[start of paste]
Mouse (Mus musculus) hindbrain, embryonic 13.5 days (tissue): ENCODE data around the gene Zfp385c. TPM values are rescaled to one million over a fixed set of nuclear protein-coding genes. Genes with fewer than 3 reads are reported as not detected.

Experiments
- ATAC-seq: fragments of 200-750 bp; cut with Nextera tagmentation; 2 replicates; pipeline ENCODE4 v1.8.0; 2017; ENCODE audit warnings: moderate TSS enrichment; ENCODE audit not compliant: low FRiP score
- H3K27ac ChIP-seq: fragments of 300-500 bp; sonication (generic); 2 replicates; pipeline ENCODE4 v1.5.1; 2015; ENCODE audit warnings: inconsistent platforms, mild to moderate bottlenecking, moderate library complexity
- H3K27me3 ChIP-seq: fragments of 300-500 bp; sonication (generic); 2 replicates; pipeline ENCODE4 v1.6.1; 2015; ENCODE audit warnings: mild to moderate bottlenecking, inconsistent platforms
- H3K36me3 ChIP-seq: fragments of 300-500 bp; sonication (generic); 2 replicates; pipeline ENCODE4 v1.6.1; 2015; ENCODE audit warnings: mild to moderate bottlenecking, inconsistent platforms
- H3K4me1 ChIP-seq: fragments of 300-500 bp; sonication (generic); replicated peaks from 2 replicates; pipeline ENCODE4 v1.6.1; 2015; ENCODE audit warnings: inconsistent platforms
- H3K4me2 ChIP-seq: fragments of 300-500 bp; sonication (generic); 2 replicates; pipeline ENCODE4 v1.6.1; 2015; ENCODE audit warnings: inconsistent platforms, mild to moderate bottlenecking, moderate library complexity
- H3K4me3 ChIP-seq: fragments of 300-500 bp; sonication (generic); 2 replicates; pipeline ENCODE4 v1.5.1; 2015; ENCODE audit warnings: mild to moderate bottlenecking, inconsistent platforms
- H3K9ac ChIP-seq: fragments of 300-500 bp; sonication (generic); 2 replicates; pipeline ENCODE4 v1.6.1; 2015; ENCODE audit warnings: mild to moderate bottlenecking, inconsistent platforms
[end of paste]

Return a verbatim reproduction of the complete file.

Mouse (Mus musculus) hindbrain, embryonic 13.5 days (tissue): ENCODE data around the gene Zfp385c. TPM values are rescaled to one million over a fixed set of nuclear protein-coding genes. Genes with fewer than 3 reads are reported as not detected.

Experiments
- ATAC-seq: fragments of 200-750 bp; cut with Nextera tagmentation; 2 replicates; pipeline ENCODE4 v1.8.0; 2017; ENCODE audit warnings: moderate TSS enrichment; ENCODE audit not compliant: low FRiP score
- H3K27ac ChIP-seq: fragments of 300-500 bp; sonication (generic); 2 replicates; pipeline ENCODE4 v1.5.1; 2015; ENCODE audit warnings: inconsistent platforms, mild to moderate bottlenecking, moderate library complexity
- H3K27me3 ChIP-seq: fragments of 300-500 bp; sonication (generic); 2 replicates; pipeline ENCODE4 v1.6.1; 2015; ENCODE audit warnings: mild to moderate bottlenecking, inconsistent platforms
- H3K36me3 ChIP-seq: fragments of 300-500 bp; sonication (generic); 2 replicates; pipeline ENCODE4 v1.6.1; 2015; ENCODE audit warnings: mild to moderate bottlenecking, inconsistent platforms
- H3K4me1 ChIP-seq: fragments of 300-500 bp; sonication (generic); replicated peaks from 2 replicates; pipeline ENCODE4 v1.6.1; 2015; ENCODE audit warnings: inconsistent platforms
- H3K4me2 ChIP-seq: fragments of 300-500 bp; sonication (generic); 2 replicates; pipeline ENCODE4 v1.6.1; 2015; ENCODE audit warnings: inconsistent platforms, mild to moderate bottlenecking, moderate library complexity
- H3K4me3 ChIP-seq: fragments of 300-500 bp; sonication (generic); 2 replicates; pipeline ENCODE4 v1.5.1; 2015; ENCODE audit warnings: mild to moderate bottlenecking, inconsistent platforms
- H3K9ac ChIP-seq: fragments of 300-500 bp; sonication (generic); 2 replicates; pipeline ENCODE4 v1.6.1; 2015; ENCODE audit warnings: mild to moderate bottlenecking, inconsistent platforms